When I watch a movie, read a book or invest myself anything involving a story; I find myself increasingly absorbed by the telling of the story while the plot, climax and denouement become secondary interests. I know that storytelling has been around since figures were carved on cave walls or symbols scratched onto papyrus. Were there favorites among these artists and scribes?
And when histories and fables were passed on by oral tradition, surely some performed better than others? I do know of this Jewish guy, before the glory days of the Borscht Belt Catskill comedians, who excelled at stand up. (Although he often sat down among his audience.) He could craft a story that had crowds enthralled, asking questions, wanting more. He'd perform tricks too, well not really tricks - no Houdini stuff. He caused a bit of a stir at a wedding once - switching jugs of water with wine - something like that.
But the thing is, the basic theme of his stories was not so unusual, it was his delivery that impressed folks back then. Even today, he's quoted often. Good stuff from that carpenter/story teller. Good stuff.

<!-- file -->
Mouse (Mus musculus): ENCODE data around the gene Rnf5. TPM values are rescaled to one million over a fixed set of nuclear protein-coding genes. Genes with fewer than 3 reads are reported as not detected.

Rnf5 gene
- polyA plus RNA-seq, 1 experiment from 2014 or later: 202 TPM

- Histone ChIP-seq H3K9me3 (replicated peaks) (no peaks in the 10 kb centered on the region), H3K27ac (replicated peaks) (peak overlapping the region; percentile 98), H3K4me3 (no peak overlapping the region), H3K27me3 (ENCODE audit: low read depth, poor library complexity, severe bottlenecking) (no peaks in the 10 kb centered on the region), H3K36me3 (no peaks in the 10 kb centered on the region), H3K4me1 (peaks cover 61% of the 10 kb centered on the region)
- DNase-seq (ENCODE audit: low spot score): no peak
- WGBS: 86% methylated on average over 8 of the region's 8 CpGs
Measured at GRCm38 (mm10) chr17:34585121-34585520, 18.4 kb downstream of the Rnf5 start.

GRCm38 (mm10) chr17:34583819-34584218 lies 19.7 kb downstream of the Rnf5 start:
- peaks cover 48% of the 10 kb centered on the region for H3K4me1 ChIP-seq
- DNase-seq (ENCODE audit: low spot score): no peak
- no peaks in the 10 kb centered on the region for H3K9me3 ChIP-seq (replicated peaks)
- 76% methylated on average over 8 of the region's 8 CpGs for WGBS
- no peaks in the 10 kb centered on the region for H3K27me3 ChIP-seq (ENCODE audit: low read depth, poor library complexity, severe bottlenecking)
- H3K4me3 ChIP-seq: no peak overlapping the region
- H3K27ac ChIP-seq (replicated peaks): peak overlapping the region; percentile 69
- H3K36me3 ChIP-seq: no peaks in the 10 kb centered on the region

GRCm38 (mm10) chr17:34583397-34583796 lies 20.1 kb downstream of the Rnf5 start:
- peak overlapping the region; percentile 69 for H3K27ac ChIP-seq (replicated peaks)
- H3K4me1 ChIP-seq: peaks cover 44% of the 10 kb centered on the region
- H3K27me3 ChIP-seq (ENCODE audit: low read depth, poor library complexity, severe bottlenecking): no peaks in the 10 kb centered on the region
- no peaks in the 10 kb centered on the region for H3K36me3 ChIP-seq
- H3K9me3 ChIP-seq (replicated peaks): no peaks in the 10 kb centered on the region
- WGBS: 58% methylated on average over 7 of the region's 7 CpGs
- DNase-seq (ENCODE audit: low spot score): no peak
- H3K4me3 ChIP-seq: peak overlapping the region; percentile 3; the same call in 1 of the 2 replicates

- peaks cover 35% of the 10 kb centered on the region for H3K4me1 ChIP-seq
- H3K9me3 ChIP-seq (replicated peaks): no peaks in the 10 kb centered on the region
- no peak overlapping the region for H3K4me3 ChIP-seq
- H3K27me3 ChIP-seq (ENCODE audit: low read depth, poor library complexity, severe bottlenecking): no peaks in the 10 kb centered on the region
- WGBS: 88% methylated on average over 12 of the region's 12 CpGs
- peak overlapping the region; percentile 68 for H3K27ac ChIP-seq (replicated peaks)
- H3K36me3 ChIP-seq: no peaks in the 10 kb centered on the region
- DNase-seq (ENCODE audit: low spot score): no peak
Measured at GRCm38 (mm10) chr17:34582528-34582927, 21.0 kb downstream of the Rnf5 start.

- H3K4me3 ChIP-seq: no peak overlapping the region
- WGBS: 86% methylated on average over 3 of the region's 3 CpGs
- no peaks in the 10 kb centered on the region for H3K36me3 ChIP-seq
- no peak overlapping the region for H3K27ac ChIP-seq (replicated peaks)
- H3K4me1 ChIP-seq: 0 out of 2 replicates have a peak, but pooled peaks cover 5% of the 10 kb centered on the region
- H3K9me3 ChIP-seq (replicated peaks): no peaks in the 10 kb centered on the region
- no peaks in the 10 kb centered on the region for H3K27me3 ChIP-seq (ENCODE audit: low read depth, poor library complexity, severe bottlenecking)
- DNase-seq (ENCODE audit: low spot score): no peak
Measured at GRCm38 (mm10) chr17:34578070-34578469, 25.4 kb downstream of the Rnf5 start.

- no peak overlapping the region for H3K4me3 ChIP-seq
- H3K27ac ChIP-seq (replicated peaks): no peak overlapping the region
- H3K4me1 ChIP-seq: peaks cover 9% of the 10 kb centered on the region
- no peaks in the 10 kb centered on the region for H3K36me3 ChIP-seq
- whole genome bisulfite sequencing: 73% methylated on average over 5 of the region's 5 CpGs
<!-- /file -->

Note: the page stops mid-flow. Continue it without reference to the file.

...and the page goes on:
And still, it's the process that intrigues. Why will one filmmaker use lots of bridging shots, and another favors the slash cut? CGI? Animation? Gritty urban dialogue or drawing room monologue?
This all goes to my frustration towards the average consumer and/or critic. When someone dismisses an effort, let's say a film - for example M. Night Shyamalan's apocalyptic The Happening - they might say, "goofy plot", "not enough gore", "woeful clunker of a paranoid thriller*". OK, fair enough. To each his own and all that. Personally I hesitated after hearing all this panning. So, I ended up seeing The Happening on the small screen. Well it was amped up a little bit. Surround Sound and a 40" flat screen.
But here's the point. Shyamalan's work is fascinating. The story itself was flimsy. That didn't bother me. Flimsy has it's place. But it had so much going for it. Zooey Deschanel's eyes. (Yeah, her big sister Emily is the title character on Fox's Bones.) Anyway, Zooey's got a crazy kind of flat-affect delivery, but I find it charming. Her eyes though, they were really sooo - appealing in The Happening. She could express so much with just her huge eyes. Also - the falling bodies. Amazing shot, that. Chilling in a -- straightforward way. Hey, I could go on and on. But I'm trying to keep to a point, as hazy as that's starting to become.
There is an old adage among the admen. "Sell the sizzle, not the steak." So does that imply that the message is better recieved in a slick package? It just could be so.
*This from The Wall Street Journal's Joe Morgenstern